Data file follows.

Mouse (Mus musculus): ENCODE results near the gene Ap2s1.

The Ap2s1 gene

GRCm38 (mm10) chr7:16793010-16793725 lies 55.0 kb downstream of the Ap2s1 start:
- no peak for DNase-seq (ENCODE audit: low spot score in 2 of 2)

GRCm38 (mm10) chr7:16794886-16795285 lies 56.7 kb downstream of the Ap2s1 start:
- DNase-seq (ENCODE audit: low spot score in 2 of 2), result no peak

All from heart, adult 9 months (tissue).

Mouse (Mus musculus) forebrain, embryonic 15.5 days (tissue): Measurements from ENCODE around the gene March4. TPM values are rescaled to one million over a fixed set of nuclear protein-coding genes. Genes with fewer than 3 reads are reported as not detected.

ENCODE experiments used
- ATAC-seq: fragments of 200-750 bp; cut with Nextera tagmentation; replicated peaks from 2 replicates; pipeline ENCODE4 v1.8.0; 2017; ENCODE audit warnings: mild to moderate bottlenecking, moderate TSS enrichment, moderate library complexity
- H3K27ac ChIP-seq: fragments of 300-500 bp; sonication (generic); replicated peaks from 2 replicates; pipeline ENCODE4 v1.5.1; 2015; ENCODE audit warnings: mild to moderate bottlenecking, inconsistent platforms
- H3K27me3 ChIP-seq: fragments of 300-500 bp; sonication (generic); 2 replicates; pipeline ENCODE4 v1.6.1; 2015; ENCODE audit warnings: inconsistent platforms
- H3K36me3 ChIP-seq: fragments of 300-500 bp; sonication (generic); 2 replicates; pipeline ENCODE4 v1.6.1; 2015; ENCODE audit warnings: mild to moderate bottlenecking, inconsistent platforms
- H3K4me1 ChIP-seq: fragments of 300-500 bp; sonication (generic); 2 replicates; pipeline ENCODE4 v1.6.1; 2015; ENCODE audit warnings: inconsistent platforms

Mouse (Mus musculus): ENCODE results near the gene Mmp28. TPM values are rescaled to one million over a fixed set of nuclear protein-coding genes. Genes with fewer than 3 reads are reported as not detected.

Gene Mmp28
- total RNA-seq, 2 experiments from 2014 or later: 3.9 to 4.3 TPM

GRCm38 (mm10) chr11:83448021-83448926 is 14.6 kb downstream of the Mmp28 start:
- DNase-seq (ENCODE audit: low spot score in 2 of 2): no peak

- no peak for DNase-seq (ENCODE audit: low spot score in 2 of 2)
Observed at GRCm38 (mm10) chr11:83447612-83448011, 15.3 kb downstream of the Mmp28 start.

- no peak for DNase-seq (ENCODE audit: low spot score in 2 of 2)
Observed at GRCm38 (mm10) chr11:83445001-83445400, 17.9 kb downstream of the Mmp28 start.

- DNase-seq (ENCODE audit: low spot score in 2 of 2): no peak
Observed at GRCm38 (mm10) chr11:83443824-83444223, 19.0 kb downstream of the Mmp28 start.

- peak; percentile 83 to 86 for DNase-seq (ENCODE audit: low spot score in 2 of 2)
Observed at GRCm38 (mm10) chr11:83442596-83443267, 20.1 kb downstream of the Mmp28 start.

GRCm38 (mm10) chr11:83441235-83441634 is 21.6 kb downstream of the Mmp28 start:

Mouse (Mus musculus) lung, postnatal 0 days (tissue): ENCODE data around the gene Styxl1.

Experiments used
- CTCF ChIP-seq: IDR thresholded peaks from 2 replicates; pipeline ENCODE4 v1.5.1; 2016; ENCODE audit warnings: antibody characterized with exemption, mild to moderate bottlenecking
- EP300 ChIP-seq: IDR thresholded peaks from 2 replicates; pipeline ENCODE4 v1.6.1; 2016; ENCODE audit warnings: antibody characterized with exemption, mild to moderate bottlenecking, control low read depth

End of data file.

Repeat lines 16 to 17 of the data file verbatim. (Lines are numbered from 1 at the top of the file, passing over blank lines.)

Gene Mmp28
- total RNA-seq, 2 experiments from 2014 or later: 3.9 to 4.3 TPM